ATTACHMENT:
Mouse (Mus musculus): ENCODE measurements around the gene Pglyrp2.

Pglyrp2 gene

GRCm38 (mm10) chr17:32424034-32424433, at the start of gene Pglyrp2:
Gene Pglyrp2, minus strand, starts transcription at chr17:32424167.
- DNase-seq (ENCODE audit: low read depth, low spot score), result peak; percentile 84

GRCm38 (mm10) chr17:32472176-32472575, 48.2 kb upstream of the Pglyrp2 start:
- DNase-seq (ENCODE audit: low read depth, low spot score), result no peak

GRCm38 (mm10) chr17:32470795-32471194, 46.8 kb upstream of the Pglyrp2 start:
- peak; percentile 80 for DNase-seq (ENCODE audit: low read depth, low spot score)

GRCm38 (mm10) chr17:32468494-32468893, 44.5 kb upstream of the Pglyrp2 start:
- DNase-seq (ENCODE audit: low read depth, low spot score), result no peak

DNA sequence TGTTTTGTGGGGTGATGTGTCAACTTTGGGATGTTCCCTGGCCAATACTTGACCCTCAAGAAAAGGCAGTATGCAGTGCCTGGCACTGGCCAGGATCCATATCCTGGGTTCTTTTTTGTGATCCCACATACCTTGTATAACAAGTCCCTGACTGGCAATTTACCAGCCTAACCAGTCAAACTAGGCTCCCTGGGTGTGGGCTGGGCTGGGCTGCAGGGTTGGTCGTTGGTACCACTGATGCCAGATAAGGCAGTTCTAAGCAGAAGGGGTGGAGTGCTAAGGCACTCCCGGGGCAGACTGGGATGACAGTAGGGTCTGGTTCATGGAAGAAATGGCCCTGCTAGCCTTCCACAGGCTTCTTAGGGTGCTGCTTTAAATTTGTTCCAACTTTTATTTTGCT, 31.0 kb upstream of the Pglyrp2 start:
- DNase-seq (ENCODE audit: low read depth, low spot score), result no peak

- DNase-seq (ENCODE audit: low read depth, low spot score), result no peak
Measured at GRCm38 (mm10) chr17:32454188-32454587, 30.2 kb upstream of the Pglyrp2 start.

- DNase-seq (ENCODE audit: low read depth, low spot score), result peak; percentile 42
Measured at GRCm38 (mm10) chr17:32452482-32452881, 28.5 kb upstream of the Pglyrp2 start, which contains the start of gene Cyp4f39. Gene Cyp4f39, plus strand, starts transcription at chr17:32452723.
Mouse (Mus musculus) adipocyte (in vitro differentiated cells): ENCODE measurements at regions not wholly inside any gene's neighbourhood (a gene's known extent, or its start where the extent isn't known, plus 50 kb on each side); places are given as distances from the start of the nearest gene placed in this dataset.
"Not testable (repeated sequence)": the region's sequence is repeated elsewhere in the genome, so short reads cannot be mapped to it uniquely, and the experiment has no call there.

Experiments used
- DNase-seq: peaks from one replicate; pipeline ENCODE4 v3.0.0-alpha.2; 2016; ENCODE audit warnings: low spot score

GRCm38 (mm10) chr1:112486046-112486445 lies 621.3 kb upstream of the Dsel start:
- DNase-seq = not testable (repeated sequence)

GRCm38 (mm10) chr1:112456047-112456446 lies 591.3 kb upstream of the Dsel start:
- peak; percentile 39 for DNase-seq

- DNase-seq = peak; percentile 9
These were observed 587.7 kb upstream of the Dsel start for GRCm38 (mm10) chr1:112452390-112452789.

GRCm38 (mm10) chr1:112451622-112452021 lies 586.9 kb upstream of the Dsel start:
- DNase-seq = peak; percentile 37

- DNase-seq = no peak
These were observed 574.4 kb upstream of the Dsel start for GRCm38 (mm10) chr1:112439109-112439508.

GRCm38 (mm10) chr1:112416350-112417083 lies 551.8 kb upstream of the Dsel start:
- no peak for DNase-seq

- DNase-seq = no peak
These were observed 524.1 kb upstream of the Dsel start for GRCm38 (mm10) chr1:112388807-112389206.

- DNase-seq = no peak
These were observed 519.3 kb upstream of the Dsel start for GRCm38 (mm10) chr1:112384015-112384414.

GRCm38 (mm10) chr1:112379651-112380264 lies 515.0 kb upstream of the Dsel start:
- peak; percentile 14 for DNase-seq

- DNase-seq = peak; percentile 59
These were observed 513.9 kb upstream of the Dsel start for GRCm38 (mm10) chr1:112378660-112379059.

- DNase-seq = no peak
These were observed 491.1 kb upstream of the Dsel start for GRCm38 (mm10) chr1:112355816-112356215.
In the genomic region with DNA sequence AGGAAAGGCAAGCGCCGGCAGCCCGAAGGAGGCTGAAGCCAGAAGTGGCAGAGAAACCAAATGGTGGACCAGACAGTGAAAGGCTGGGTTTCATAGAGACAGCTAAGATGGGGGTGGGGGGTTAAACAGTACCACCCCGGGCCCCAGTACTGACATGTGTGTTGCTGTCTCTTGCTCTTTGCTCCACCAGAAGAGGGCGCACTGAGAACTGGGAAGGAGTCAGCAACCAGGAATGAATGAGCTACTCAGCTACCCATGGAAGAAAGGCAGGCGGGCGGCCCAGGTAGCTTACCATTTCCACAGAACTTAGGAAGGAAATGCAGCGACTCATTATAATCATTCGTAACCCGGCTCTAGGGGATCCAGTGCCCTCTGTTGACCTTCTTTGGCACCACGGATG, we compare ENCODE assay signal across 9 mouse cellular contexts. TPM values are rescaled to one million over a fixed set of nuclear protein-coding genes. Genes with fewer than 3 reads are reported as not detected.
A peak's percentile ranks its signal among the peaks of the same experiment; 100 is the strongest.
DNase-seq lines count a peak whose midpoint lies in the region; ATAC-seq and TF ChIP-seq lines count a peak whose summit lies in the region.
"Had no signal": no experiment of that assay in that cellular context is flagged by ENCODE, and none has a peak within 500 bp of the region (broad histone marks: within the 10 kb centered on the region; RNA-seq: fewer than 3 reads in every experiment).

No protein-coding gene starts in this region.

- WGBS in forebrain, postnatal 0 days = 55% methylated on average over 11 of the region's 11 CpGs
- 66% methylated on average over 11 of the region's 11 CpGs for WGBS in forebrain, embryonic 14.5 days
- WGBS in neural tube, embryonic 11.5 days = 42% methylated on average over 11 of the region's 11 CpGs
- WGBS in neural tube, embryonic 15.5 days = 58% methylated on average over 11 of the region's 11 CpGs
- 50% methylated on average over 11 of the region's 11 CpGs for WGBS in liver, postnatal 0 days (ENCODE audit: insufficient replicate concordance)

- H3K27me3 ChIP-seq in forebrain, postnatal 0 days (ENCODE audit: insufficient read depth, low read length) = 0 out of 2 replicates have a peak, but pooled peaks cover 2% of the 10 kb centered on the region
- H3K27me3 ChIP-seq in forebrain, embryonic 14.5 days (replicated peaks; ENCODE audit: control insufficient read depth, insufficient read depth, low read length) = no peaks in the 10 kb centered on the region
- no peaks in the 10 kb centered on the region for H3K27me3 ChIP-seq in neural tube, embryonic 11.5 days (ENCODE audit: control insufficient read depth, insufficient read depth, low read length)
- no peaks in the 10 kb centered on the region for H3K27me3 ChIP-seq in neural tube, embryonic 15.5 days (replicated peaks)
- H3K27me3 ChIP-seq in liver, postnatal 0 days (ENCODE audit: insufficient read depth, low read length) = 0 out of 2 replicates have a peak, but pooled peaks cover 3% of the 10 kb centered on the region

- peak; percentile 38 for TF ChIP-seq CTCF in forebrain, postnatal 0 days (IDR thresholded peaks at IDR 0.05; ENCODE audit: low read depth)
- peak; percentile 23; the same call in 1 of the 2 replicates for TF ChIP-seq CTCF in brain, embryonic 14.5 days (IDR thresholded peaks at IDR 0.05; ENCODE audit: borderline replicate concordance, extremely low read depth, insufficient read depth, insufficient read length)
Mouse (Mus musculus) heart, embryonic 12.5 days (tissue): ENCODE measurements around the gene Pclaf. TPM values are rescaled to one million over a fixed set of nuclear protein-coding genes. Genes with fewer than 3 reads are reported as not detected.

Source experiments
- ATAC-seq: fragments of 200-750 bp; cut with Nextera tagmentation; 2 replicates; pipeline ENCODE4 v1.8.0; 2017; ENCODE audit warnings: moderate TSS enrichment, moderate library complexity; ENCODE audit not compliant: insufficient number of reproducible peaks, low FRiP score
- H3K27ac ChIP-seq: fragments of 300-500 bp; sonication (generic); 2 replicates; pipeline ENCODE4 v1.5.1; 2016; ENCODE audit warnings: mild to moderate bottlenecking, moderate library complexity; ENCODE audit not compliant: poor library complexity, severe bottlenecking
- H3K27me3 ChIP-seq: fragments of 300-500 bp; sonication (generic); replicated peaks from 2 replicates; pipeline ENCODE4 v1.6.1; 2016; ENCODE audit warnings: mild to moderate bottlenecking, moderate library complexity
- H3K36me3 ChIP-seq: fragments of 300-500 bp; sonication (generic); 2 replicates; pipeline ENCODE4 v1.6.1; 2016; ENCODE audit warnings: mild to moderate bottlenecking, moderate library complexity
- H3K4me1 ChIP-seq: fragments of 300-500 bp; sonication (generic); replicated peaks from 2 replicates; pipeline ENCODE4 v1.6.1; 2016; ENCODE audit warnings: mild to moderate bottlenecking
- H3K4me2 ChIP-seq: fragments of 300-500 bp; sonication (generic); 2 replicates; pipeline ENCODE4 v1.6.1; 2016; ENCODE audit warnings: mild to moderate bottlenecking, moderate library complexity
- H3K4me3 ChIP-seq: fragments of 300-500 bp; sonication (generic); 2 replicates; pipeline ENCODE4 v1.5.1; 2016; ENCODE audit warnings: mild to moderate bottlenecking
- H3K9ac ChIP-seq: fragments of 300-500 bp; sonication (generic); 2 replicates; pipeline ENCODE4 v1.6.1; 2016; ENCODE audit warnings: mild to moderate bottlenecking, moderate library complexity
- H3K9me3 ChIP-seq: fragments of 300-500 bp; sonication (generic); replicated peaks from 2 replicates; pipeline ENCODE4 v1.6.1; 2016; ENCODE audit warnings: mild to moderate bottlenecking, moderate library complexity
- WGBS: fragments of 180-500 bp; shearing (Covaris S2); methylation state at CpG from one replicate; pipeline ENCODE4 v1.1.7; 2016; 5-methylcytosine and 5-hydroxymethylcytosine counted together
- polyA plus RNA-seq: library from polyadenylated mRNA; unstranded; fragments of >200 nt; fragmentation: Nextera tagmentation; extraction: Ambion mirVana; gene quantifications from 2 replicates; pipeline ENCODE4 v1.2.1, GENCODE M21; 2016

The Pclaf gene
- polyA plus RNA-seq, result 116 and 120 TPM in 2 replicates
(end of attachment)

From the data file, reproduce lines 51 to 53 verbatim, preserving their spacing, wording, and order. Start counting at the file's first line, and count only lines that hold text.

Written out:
- WGBS in neural tube, embryonic 11.5 days = 42% methylated on average over 11 of the region's 11 CpGs
- WGBS in neural tube, embryonic 15.5 days = 58% methylated on average over 11 of the region's 11 CpGs
- 50% methylated on average over 11 of the region's 11 CpGs for WGBS in liver, postnatal 0 days (ENCODE audit: insufficient replicate concordance)